Monday, November 1, 2010

Thoughts on the One Year Anniversary of

The site went live on October 25, 2009. The content on the site represented a summary of 2 years of my own independent research. This research suggests that I have the ability to perceive the Earth’s magnetic field, and that this ability directly influences how I feel. My psychiatric symptoms (OCD + tics + mild chronic depression) are navigational tools, directing me toward magnetic home. I had observed magnetic home (aka “The Happy Zone”) in Utah and North Carolina. By recording GPS coordinates and observing how my magnetic home moved in response to things like changes in bedtime and bed angle, I had acquired a great deal of data. I wrote a research paper that presented the data with my analysis. Before going public with the data, I first contacted some researchers, sending them my abstract and asking if they wanted to read the full paper. I found it difficult to select researchers to query, as I wasn't aware of anyone doing research in the navigational aspect of human magnetoreception. (Robin Baker studied this in the 1970’s and 1980’s, but has since moved onto other things). Only one (a British researcher who specialized in parapsychology research) asked to see the paper, and he didn’t provide any feedback.

Disappointed by the lack of interest in this initial query, I decided to adopt the pseudonym “Harry Magnet,” purchase a domain name, and put the research paper and some other information on the website. I had two goals in doing this:
  1. Since I had no idea who might be interested in studying human magnetoreception, instead of my trying to find them, I’d let them find me.
  2. I wanted to find out if there were other people with similar magnetoreceptive abilities as mine.

I utilized Google Adwords to market the site, along with sending select queries to additional researchers. After some time, my site became listed in the first 3 pages of relevant search results, such as “human magnetoreception” and “human magnetic sense.” Some people clicked on my Two Mysteries multimedia article by doing a Google image search.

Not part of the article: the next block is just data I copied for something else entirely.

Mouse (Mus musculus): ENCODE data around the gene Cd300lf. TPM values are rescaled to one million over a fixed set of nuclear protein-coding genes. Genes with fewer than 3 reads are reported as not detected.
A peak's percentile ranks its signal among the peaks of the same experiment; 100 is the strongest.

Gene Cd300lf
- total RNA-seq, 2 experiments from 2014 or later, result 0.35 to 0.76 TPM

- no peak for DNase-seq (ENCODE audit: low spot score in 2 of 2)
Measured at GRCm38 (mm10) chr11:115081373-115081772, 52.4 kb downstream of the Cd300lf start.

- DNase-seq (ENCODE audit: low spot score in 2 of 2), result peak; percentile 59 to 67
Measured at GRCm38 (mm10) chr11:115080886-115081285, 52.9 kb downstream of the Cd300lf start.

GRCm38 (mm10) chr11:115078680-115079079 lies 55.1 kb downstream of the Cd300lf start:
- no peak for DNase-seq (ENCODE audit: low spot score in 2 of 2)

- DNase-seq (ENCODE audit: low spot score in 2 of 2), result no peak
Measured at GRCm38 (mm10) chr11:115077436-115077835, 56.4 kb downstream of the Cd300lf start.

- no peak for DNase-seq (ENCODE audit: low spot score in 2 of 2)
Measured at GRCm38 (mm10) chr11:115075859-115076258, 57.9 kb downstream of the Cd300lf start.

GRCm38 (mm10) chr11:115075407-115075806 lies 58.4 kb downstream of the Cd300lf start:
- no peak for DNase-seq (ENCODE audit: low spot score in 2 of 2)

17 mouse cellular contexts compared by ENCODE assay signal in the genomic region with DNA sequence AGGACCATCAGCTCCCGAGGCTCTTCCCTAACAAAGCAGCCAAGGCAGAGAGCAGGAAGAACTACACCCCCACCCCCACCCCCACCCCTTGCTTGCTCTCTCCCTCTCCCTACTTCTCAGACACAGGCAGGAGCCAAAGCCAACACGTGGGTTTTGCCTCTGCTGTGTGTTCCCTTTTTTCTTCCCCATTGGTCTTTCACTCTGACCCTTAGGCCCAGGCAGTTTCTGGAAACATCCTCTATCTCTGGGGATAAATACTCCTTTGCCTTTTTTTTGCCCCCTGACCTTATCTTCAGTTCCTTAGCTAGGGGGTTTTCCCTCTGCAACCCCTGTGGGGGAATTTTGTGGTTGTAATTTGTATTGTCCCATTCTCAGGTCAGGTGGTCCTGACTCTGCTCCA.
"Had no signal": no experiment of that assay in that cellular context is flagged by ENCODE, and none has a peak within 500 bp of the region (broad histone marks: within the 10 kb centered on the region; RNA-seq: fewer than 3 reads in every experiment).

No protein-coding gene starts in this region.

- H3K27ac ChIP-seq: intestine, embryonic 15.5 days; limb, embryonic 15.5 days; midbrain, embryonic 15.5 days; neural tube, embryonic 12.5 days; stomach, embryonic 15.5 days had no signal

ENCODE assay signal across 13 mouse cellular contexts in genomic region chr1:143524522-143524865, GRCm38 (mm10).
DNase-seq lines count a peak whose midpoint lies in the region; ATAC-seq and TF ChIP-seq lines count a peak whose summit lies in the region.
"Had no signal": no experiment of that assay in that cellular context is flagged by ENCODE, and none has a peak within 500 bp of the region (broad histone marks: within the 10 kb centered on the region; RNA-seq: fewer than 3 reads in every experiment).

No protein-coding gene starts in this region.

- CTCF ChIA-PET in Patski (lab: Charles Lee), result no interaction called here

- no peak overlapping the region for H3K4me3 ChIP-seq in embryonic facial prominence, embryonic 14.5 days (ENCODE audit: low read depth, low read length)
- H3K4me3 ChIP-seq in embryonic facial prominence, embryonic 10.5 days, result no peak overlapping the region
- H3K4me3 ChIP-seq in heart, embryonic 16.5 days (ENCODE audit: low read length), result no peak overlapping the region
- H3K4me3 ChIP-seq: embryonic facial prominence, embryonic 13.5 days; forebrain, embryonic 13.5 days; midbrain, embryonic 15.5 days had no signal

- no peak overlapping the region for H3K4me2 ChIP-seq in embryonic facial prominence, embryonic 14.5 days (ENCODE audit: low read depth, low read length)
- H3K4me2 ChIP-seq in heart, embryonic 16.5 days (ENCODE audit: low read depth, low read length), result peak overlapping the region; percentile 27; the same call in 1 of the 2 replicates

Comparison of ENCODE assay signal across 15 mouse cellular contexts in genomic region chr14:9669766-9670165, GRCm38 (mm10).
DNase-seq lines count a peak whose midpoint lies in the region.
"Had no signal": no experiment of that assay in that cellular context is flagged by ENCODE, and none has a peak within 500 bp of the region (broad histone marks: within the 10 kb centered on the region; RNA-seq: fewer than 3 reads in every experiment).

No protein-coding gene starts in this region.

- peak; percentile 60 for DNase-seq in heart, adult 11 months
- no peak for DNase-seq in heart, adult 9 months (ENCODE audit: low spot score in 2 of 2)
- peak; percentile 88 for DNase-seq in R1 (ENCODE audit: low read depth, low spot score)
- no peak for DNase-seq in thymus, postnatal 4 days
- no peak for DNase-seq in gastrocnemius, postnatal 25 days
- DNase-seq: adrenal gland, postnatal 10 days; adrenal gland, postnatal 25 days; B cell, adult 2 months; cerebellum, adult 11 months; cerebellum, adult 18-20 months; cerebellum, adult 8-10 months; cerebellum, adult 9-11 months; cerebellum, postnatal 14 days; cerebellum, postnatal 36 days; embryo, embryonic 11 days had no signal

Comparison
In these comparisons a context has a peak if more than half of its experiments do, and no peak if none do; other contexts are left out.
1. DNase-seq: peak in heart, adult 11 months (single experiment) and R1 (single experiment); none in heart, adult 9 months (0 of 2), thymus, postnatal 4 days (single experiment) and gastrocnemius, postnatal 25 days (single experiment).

After a year, I haven’t made much progress in either of my goals. Only one researcher has given me any feedback about my paper, an American psychologist named Jorge Conesa-Sevilla (whom I had queried). No one has expressed any interest in researching the human magnetoreception phenomena I describe in my paper. There may be some people conducting research without telling me, but I have no reason to believe that any such research is happening.

Perhaps more disappointing to me is the lack of feedback among people with similar magnetoreceptive abilities. I created an Are You Sensitive page, with some simple steps that people could take to verify whether or not they are magnetoreceptive. I provided several ways for people to provide feedback, including Facebook, anonymously commenting on my blog, and also contacting me directly. I only heard back from two people, who provided information suggesting that they may be magnetoreceptive, but I was unable to follow up with them.

I thought that my website might generate some online buzz, but there have only been two sites I’m aware of that have mentioned me. One, a bipolar discussion forum, talked about me soon after my site became live. Another, a mental health blog, mentioned one of my book reviews. While I’m grateful to these authors for their mentioning me, I was hoping for a great deal more buzz after a year.

I’m not currently doing Google Adwords. I get only a handful of daily hits to my site and blog. Otherwise, nothing. To what do I attribute my lack of success?